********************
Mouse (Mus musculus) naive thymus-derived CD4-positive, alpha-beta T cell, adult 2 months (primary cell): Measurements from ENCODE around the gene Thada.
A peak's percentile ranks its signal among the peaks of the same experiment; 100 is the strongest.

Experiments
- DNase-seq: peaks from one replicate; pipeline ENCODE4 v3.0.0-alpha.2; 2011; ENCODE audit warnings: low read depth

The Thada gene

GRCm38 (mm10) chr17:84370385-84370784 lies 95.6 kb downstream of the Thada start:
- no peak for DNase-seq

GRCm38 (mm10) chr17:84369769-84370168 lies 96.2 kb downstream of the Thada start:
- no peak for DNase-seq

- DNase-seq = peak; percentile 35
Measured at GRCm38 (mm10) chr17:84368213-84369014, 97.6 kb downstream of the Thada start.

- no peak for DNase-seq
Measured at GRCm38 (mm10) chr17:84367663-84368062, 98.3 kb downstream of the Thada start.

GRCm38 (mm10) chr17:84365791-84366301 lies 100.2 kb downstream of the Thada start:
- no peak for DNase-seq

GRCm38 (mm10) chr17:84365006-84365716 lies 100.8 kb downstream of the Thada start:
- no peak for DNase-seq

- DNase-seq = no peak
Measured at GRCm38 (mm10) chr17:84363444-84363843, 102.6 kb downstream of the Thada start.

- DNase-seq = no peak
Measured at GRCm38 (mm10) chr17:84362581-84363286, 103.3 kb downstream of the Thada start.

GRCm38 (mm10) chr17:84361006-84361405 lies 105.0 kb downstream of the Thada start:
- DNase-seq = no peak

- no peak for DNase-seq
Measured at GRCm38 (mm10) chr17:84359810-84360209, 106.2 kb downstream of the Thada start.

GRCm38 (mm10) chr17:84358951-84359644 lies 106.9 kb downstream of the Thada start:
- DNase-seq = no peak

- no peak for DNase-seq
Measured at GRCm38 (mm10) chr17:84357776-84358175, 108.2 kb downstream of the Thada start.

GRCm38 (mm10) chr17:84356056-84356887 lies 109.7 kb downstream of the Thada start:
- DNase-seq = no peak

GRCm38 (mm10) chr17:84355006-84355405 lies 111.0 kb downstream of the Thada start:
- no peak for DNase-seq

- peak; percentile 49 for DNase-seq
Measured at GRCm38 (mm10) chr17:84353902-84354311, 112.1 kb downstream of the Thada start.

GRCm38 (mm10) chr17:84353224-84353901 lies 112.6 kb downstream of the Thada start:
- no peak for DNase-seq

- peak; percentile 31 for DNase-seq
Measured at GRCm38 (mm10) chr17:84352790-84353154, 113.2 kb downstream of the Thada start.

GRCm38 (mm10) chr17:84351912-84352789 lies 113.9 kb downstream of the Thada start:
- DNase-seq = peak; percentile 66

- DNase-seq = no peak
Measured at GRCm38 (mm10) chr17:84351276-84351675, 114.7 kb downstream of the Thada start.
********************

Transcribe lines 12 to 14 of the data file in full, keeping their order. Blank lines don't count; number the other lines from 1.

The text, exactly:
- no peak for DNase-seq
Measured at GRCm38 (mm10) chr17:84367663-84368062, 98.3 kb downstream of the Thada start.

GRCm38 (mm10) chr17:84365791-84366301 lies 100.2 kb downstream of the Thada start: